If you strive to work somewhere good, don’t look only for title or pay, look for what you’re going to achieve as far as skills or experience. Something that will help you down the road in future jobs.
Changing gears, what is something you personally enjoy making?
I enjoy making plated desserts. The reason is because you’re combining multiple elements to give an experience on the plate. Because when you make, let’s say, an individual pastry, you’re only making an individual pastry. But with a plated dessert, you can add a twist or certain details that enhance the look, but at the same time give the dessert another level when it comes to taste. And because you can add elements of cold, refreshing, crunchy texture or creaminess, that is all fun for me.
Any tips or best practices in relation to making plated desserts?
When it comes to flavor, don’t go too crazy. Don’t mix up seven flavors because you can get lost. You’re not going to determine the dominant flavor. Keep it straightforward with three to four flavors. And then keep it interesting when it comes to texture. For me, texture is very, very important. And it needs to taste as beautiful as it looks. Because, yes, the eye is first, because it’s very appealing, however, when it’s tasted, it needs really to match the visual appeal.
When it comes to plating, I always try to keep the dessert more centralized, because the eye has its focal points, and the dessert needs to be without those parameters. Because if you plate a dessert and then place another component too far from it, it’s a little bit distracting to the eye. I remember back in the day during my training, one of the chefs taught me that the edge of the plate should be kept clean. Basically keep your food inside the plate, but don’t touch the side of the plate.
Pastry is a craft. It’s something that you do with your hands. You need to master it. To do that, you need to practice. And with that practice is going to come perfection.
Is there a particular technique that you enjoy using in any of your desserts?
I use multiple techniques, however, something that would distinguish me is that I like to build my desserts in layers. And I use this for plated desserts, as well.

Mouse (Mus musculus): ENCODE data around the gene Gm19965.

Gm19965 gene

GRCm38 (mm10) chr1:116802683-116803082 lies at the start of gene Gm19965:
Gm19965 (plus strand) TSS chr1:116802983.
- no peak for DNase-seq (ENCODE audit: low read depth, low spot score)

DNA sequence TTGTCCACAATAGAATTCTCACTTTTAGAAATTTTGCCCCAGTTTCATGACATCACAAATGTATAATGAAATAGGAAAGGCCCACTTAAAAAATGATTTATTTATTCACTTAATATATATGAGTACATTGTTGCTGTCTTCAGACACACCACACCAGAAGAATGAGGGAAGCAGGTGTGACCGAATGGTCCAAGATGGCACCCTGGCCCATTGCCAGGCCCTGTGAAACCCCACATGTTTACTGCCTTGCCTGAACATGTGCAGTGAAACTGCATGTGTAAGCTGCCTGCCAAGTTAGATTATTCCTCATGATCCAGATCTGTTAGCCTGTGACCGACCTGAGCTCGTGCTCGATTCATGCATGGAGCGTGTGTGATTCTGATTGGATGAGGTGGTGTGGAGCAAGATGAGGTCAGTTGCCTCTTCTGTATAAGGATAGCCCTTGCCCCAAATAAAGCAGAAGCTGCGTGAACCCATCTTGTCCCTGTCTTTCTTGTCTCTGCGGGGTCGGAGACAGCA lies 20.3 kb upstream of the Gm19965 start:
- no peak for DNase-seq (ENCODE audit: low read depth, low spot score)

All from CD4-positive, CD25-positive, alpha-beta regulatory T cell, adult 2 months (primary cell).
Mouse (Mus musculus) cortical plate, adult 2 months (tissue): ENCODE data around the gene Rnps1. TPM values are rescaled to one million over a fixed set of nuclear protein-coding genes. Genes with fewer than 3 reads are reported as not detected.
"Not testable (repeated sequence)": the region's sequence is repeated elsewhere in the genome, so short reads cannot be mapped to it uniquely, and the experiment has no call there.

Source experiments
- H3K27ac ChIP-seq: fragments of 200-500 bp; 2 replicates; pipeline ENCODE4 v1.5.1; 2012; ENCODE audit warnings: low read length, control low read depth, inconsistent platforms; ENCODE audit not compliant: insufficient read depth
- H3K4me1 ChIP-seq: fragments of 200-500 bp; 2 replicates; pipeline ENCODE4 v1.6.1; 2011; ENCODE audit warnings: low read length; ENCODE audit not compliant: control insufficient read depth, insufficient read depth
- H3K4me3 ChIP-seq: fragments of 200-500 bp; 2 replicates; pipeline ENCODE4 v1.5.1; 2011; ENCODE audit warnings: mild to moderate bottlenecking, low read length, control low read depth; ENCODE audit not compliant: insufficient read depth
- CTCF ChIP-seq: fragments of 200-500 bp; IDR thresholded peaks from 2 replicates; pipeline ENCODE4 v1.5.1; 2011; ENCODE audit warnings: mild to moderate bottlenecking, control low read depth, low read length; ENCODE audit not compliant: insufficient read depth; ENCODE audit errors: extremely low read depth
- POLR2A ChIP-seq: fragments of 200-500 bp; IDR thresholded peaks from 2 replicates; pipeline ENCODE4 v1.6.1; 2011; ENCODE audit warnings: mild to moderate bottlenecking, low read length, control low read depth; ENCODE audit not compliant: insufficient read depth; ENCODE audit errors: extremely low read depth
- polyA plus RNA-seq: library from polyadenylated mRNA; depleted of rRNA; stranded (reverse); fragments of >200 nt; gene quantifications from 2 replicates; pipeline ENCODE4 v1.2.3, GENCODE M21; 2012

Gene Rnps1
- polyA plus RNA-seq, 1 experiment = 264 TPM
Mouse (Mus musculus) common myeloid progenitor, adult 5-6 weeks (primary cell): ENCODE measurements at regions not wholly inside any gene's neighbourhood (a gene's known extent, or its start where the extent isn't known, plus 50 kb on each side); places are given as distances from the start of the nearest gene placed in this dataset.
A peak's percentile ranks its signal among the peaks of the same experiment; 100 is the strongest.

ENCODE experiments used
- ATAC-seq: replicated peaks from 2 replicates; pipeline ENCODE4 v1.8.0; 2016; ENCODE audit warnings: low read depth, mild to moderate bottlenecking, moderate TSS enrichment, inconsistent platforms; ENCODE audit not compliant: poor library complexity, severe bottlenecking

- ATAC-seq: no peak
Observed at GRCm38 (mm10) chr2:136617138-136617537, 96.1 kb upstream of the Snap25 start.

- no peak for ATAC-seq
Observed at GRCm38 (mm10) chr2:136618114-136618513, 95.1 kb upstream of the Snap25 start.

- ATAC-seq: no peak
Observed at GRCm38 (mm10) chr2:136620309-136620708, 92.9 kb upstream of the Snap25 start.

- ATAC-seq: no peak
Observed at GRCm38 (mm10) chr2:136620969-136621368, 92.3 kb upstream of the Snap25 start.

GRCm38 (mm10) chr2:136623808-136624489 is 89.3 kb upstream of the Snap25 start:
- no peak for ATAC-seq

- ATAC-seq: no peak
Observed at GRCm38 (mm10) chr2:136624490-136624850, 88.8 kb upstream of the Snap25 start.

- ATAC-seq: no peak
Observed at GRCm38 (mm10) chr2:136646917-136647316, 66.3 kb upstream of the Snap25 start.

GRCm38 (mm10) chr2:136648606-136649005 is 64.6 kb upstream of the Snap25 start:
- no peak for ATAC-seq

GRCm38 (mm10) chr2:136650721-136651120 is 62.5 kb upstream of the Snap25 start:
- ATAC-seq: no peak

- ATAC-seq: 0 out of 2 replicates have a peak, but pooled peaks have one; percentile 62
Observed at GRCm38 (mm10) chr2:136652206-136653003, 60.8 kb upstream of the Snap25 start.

Are there any flavor combinations you’re currently using or exploring?
If I work with chocolate, I have a large selection. I use mostly Valrhona, and I have basically almost all the collection. When I use fruits, I always prefer to use fresh fruits. However, if I don’t find a nice ripe fruit, I will use eventually purée. For flavors, it depends on what the dessert is going to be for. When I work with chocolate, I need to taste the chocolate first to see how I’m going to combine that chocolate with another flavor. Overall, I don’t use too many flavors. Even in the desserts that have all the accent components, those accents are not going to touch the flavor.
Can you give a brief synopsis of your role as Executive Pastry Chef at the Four Seasons resort?
First, the Four Seasons is the only five-diamond resort in Central Florida, and it’s the number one best hotel in Florida, according to U.S. News. Our operation consists of 443 rooms and six restaurants, plus the banquet space. Our operation is very, very diverse. My role is to ensure all pastry and bakery products are done in the highest quality possible to cater to all those outlets.
When it comes to pastry, however, my job is not only ensuring the quality, but also managing the team. Our team consists of over 20 people that help with the operation. The managerial aspect of the operation is becoming more and more important in our field, because you need to ensure you are meeting targets when it comes to budgets, food cost and labor. You need to be very, very efficient. And you need to keep the team motivated, focused, delivering and willing to come to work happy with a big smile on a daily basis. That is one of the things I enjoy doing naturally.
When it comes to plating, I always try to keep the dessert more centralized, because the eye has its focal points, and the dessert needs to be without those parameters.
Regarding your team, are there certain things you have in place to foster a great working environment?
Most importantly, you have to build trust. If you build trust, the team is going to do their very best. That is important and very fundamental. You also need to be able to listen. We all have our challenges in or outside of work. You have to be there as a leader, you need to listen to their concerns, and not only listen, but see how you can help. You need to be able to support the team.
If there is trust and if you listen to the team, you can overcome any challenge, even during COVID. We had a very, very tough situation. However, we stand together and I’m very proud that the entire team came back from COVID. They all remain here. We didn’t lose one single team member, and I’m very happy and proud of that.
Photos courtesy of Rabii Saber